The majority of PEP trials target household contacts. It is worth considering that at the point of enrolment in PEP trials, participants may have been infected by another source and/or infected days prior to exposure to the index case. Infection detection at the point of enrolment will be useful in this situation (even if randomisation balances distribution) and could be a component of endpoint definition/pre-specified analysis. Studies with disease (severity) endpoints may be measuring early treatment effects as well as infection-prevention effects and benefit from prospective design for this, including collaborative planning with therapeutics trialists.

Size and power

We found many modestly sized studies registered. The US FDA considers that two small trials of p < 0.05 or one large trial with compelling evidence of efficacy would support licensure (in the absence of contradictory evidence) [45]. However, there are factors which make multiple small trials challenging. The effect size that can be anticipated in a trial with current prophylactic interventions is likely to be small (as proportional reduction in risk of being infected or diseased) — yet may have a large effect when deployed at scale, including the potential for indirect protection — so requiring a large sample size. Small low-powered trials which show a statistically significant result are less likely to reflect a true effect [46]. Trial heterogeneity may lead to inadequate strength of evidence — which might result from differences in study design and/or background risk of infection. Combining the results of multiple underpowered trials with participant level meta-analysis may be possible with full reporting of findings and data sharing. However, even if administratively feasible, it may not be reasonable if trials are too heterogeneous, particularly in intervention regimens, of which we found many variations.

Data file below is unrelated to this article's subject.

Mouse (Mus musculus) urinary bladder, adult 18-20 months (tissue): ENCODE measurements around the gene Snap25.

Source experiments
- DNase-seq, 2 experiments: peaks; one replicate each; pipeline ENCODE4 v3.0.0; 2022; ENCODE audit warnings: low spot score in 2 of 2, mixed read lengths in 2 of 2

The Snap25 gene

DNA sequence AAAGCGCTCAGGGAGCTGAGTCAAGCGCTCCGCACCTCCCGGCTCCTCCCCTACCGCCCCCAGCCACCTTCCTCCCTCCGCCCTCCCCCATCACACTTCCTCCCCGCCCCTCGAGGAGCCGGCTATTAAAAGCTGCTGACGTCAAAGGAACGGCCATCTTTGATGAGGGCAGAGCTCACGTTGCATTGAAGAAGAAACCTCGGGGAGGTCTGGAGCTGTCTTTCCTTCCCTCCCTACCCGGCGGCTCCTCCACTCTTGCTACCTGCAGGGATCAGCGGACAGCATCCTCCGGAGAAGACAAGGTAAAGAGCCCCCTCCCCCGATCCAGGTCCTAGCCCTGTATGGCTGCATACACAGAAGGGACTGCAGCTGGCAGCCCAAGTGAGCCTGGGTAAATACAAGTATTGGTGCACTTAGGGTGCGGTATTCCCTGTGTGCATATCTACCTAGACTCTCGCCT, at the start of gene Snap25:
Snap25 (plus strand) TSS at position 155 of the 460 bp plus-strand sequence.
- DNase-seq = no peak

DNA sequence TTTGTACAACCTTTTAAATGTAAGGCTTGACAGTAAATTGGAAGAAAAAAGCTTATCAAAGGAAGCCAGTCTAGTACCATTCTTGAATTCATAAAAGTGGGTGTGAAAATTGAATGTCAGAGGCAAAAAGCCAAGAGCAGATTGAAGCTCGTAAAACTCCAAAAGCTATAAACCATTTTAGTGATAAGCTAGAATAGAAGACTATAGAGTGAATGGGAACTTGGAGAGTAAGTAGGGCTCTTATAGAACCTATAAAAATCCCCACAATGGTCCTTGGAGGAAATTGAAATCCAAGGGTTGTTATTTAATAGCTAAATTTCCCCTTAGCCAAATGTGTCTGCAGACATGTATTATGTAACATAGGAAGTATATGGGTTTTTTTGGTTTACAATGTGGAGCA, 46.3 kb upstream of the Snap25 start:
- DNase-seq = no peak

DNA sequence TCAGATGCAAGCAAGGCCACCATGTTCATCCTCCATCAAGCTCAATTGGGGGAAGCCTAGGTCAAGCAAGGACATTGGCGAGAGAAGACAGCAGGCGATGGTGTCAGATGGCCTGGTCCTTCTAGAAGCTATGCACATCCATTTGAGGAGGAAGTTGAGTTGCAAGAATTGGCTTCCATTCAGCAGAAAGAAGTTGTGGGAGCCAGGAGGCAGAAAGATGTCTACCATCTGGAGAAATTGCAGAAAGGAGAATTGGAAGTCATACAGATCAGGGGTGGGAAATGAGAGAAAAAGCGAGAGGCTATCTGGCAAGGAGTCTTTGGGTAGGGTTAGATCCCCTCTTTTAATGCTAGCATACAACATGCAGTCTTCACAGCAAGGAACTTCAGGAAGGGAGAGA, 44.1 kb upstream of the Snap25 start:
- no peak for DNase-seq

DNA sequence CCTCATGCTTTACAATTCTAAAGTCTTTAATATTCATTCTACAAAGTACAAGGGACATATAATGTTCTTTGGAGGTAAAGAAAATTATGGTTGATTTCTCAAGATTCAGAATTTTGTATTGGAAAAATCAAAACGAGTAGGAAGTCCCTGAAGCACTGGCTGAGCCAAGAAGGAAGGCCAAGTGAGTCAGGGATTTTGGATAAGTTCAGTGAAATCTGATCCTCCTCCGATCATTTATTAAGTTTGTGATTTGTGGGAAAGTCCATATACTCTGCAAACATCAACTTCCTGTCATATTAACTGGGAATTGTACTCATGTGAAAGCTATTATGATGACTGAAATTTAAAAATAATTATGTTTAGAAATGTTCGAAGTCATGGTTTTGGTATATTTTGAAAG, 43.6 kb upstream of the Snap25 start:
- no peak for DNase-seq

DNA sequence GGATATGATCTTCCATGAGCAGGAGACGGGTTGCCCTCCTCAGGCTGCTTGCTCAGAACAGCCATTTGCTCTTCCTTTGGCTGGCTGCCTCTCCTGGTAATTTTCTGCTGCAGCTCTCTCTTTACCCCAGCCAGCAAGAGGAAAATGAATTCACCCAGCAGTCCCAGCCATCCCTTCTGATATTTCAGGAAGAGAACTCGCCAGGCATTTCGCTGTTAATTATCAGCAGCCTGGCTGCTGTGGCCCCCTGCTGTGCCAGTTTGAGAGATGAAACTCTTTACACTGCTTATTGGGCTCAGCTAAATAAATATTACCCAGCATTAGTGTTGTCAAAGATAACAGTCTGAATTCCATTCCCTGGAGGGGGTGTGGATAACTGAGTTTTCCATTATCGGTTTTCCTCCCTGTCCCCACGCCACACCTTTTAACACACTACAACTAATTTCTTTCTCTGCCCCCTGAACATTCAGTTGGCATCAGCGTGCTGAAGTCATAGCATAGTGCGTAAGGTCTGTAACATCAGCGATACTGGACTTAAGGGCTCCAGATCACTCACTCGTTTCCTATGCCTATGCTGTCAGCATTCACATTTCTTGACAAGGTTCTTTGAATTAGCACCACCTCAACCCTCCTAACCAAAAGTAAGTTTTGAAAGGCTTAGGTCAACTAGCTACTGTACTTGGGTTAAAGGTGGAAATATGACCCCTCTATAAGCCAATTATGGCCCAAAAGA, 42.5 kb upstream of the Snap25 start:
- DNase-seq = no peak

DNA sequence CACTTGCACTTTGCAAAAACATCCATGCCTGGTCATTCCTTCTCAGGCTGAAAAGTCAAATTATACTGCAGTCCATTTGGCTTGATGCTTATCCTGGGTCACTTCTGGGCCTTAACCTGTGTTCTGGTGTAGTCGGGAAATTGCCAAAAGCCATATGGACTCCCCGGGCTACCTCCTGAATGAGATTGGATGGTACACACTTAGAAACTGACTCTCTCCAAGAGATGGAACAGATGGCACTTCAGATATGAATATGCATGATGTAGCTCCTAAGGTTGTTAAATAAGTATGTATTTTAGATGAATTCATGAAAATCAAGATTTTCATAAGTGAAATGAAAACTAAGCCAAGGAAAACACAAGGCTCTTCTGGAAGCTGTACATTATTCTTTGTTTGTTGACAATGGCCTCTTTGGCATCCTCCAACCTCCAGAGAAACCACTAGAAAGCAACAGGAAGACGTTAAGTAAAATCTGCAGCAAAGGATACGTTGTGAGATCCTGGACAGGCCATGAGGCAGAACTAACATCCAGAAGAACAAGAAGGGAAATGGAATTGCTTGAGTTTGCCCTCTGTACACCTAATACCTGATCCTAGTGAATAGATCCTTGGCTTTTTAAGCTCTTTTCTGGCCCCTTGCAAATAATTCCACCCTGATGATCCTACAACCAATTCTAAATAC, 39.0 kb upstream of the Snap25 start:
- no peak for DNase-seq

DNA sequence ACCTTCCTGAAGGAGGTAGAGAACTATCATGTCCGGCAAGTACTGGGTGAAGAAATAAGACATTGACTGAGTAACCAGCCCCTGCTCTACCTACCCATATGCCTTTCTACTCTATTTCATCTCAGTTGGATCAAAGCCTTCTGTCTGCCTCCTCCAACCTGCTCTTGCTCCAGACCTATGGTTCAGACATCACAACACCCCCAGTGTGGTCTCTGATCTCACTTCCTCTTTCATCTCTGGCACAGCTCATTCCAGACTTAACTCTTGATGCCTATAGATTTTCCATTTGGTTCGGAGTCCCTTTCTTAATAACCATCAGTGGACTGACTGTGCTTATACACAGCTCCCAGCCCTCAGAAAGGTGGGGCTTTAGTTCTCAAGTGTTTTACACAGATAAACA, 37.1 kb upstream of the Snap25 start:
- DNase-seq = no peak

In the small number of studies for which effect size assumptions were reported, these varied substantially. We conservatively estimated that more than 60% of trials risk being underpowered at an attack rate of 10%, even with substantial effect sizes, such as halving the infection or attack rate. In reality, these conditions may be difficult to achieve. A 10% attack rate means, for instance, that more than 3% of the participants will be infected each month if the study is conducted over 3 months. For lower monthly infection rates, longer study periods will be required, which might not be feasible. The large variation in trial size is reflective of the challenge of calculating appropriate sample sizes given the evolving epidemic dynamics. Lower event rates may be observed in older adults and other sheltering groups compared to those seen in HCW, resulting in an increase in sample size and time needed to enrol participants. Prevalence of circulating virus in different settings is also an important consideration. PrEP trials enrolling in regions where community transmission is suppressed means participants will have fewer episodes of exposure over the duration of a trial. Clinically meaningful chemoprophylactic effects against infectious diseases at the individual and population level and their impact on trial design warrant further exploration.